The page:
Kolyma was a word that I had never heard until a few months ago. I suspect only 1 out of every 100 Americans has ever heard it. On the other hand, it likely causes the average Russian to shudder.
It is a region in the far eastern part of Russia, and is part of Siberia. It’s a harsh climate, bitterly cold all year round, and covered in permafrost. It’s isolated, and inaccessible for the better part of the year. You can only reach the place by boat for the very brief period when the ice breaks up on the Sea of Okhotsk.
Humans are not meant to live in such harsh conditions, and no one in their right mind would do so. Not voluntarily. Kolyma is a place to be avoided.
From 1930 to about 1954, it was home to the most brutal labor camp in Soviet history. It is estimated that 250,000 to more than a million people died there, after working in this Gulag under starvation conditions, mostly to extract gold.
It was a place where violent criminals were considered the cream of the crop. They got the most privileges. The inmates that were treated the worst were the political prisoners, which mostly consisted of academics or intellectuals.
You could find yourself sent to Kolyma for a variety of trivial reasons. One man, it is said, was sent there for refusing to write a song about Stalin. You could also wind up there for decades, if you survived, simply for speaking out against the state or refusing to incriminate friends or colleagues. After World War II, many Soviet POWs who were released by the allies were then sent to Kolyma for 10-25 years for “collaborating with the enemy”.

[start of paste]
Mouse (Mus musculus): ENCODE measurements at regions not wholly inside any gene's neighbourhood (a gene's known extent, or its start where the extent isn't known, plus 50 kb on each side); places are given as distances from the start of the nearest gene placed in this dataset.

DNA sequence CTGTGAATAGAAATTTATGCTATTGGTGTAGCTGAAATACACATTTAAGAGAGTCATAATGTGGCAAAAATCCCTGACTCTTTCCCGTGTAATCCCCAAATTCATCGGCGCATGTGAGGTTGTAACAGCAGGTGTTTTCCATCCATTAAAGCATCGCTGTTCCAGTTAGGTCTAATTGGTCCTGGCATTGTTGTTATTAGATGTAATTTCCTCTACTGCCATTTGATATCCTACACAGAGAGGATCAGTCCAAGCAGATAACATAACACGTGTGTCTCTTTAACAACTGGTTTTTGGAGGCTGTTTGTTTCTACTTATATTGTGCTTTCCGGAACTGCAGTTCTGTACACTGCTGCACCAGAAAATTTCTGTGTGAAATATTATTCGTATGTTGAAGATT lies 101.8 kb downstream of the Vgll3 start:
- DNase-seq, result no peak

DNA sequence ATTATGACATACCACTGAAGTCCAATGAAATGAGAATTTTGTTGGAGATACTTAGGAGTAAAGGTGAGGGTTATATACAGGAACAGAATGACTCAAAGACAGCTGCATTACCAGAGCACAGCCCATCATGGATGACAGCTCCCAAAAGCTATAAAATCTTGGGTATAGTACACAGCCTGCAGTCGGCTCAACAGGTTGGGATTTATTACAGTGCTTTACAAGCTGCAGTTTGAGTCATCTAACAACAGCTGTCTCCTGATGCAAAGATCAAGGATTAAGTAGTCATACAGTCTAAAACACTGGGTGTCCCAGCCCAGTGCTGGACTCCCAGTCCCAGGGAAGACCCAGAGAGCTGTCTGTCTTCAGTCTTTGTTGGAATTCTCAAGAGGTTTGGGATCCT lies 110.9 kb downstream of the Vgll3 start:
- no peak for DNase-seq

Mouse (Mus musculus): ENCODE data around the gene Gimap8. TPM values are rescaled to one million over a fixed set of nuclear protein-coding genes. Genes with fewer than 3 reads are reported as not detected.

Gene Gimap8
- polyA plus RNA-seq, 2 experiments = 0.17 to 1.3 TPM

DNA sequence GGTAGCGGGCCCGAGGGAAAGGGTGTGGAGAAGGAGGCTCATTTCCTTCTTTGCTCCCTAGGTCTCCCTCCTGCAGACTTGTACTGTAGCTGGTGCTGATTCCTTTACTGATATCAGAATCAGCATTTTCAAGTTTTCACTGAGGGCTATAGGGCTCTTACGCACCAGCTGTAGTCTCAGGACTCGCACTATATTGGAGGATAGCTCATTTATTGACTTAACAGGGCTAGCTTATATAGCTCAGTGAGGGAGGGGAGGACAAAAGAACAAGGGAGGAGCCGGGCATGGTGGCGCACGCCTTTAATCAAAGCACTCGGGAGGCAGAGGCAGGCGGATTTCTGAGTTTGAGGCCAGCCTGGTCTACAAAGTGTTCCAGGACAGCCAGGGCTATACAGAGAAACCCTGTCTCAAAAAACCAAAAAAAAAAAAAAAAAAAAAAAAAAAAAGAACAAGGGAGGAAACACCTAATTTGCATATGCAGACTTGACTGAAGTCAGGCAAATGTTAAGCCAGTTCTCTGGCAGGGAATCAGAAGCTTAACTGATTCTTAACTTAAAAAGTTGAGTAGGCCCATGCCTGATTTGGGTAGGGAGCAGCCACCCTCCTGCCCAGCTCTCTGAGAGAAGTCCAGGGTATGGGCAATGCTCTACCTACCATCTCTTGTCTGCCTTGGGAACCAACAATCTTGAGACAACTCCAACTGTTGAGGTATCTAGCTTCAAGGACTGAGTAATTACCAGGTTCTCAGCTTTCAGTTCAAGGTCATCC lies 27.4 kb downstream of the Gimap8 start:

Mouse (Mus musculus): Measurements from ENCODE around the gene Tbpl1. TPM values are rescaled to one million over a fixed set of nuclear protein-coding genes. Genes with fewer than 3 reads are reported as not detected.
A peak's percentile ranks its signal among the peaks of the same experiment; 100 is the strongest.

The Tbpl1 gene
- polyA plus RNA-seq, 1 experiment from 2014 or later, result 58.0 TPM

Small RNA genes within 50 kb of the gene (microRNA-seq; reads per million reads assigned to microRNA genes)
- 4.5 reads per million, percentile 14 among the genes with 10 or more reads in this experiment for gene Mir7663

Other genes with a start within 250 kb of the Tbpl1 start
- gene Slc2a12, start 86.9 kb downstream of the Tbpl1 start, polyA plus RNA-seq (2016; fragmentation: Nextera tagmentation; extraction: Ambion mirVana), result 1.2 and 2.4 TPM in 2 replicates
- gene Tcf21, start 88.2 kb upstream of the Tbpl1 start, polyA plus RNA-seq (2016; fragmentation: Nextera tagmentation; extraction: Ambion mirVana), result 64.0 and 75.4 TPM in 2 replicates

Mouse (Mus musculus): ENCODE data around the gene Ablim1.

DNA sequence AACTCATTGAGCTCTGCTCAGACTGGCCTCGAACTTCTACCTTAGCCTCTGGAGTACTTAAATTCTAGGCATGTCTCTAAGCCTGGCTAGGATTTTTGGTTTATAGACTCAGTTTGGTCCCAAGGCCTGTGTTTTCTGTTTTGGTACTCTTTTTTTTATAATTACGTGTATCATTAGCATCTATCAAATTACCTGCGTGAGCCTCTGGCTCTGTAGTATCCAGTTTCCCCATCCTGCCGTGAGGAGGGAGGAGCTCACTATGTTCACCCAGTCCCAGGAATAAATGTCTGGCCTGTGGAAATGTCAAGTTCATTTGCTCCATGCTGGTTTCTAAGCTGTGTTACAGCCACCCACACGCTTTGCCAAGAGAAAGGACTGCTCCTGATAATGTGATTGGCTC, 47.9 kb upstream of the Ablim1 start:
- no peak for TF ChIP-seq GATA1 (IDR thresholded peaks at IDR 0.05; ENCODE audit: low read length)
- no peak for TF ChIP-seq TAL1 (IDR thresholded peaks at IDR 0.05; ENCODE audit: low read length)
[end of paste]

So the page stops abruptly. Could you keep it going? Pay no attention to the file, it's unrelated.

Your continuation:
Many authors have written about Kolyma. The one who has touched me the most during my research on this post was former prisoner Varlam Shalamov. You can read one of his moving stories, Condensed Milk, on-line. It really shows how much your humanity can be taken away from you, and how your whole focus, your whole survival, can be reduced to one can of condensed milk. You can also read some chilling quotes from his book, Kolyma Tales, here.
It is said that this Gulag shut down in 1953, but many people, oddly enough, remained there voluntarily. And in truth, there were still some prisoners there. The last prisoner was supposedly released in 1990. Most structures in Kolyma are disintegrating now, and most people are gone. But no one knows for sure how many bodies lie beneath the permafrost.
What I find most disturbing about Kolyma is that it occupied such a horrible place in human history, and yet so few people know about it. It makes you wonder what else we are missing.
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